To test with this resource, always use your normal voice, normal position, under normal conditions.  Sounds easy but it is not.  Think about how other people use cell phones, they talk louder when unaware of the distraction they are causing.  Most people will speak softer when they are aware of the noise they are creating or in this case when the OTA level may be offensive.  Most users will again, speak softer when advised of their hot audio but it will creep back up when they forget about it later.  So try to resist that temporary reaction.  You could have your friends monitor your audio at random times and report back to you later as to where your audio falls when you are not thinking about your audio levels.  Most users tend to be offended, even if they don't indicate it.  So try to be gentle and diplomatic.  But a temporary solution by saying that you will talk softer or further from the mic IS NOT THE ANSWER.  You must reprogram for your voice and style or you will fall back into that old method of speaking to your radio and continue to violate acceptable levels of audio as well as the clarity of your speech.  This human tendency cannot be emphasized enough!  The radio must be adjusted and likely the user will need to modify the way they position the radio.  This is has been amazingly difficult to get users to do.  They don't need to listen to their own audio but we do!

Now using a 50 segment version to light the night <Ebay>

BUILD IT:  Most us of do not have a digital test test, so some other method that provides a way for us to quantify our (average) levels at a cost that a typical ham is able to afford is needed.  This approach outlined below costs $25 -$50 and works well for the end goal of having effective and pleasant audio.  A spare radio HT dedicated to the project is a huge plus.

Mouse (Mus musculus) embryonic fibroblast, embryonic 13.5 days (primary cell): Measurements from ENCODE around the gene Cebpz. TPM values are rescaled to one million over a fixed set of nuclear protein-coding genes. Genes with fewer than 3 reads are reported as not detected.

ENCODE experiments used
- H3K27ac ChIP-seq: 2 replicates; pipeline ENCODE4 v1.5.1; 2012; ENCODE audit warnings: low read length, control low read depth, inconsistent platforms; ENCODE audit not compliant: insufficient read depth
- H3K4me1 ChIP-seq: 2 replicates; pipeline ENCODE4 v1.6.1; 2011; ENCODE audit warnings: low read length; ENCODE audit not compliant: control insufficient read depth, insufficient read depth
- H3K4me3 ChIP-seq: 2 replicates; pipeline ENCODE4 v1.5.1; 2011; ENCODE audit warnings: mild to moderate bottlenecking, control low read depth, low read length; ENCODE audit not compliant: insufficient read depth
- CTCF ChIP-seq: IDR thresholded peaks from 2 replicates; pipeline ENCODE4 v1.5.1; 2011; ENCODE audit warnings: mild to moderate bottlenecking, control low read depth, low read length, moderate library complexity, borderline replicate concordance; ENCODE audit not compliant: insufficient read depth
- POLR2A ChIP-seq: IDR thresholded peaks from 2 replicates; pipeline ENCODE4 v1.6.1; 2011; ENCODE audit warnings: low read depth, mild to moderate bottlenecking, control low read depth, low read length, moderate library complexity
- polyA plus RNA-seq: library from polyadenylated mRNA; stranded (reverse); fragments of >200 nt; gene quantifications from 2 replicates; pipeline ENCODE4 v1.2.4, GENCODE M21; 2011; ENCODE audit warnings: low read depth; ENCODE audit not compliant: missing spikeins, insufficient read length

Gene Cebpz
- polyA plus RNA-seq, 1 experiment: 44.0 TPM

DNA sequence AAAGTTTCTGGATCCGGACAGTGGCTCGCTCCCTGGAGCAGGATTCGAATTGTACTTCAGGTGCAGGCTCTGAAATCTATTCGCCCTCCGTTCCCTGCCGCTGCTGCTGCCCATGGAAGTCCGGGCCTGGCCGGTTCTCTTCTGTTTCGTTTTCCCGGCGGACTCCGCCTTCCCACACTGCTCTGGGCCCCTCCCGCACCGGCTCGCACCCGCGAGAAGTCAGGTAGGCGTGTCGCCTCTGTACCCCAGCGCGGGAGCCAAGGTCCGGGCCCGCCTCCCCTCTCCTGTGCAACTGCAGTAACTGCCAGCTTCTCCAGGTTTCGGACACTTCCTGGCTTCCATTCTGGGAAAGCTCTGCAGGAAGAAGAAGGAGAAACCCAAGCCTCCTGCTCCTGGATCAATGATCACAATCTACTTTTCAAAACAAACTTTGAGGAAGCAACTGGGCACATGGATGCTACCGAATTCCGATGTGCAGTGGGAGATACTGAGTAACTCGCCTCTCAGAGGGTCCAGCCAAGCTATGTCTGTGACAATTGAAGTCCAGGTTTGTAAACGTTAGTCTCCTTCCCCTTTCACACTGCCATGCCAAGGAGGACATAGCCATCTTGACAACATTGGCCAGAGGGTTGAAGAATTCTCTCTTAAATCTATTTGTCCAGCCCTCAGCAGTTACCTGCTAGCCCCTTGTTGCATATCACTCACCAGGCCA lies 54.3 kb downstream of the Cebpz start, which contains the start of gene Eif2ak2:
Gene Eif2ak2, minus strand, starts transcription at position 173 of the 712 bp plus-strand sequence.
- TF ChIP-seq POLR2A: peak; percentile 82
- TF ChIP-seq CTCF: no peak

Parts needed:

  • Radio that provided earphone level audio output or speaker output massaged to reduce the levels so you have mid-range volume pot to be approximate level to drive into the yellow LED's.

    • Interface connector/cabling from radio to your LED module (some connectors are hard to find)

    • May need a 50-100 ohm resister to enable the external speaker/earphone output

      • for the GD-77, I'm using the speaker/mic earphone jack with 120 ohms across tip and ring to turn on the external speaker function.

      • For the CS-580, I used a 10k/10k audio transformer via the speaker/mic

      • More details or a diagram later if there is interest

  • 30 segment 3 color LED VU module (30 segment green/yellow/red for Amazon, ~$40)

  • 20 segment 3 color LED VU meter (32 segment green/red sample from:  Ebay, ~$25) [NOTE:I am having issues with this Ebay 32 segment, FYI at this time only]

  • Once the audio level on the HT's volume control is set, mark it and then leave it alone.

    • You can leave the 580 in the charger 7/24 or use a battery eliminator pack.

    • Put the radio in digital monitor mode, single or dual slot so that you can "see" all traffic.


We hope that you will become "Audio Active" in that you will try to generate good audio over the PNW DMR network as well as help others to so.  If you hear poor audio, let the user know and over to assist them with your VU meter.  You don't need to be the "Audio Police" but you can make a difference if you make the effort on behalf of all members of our network.



 Revised: 12/29/2019 10:39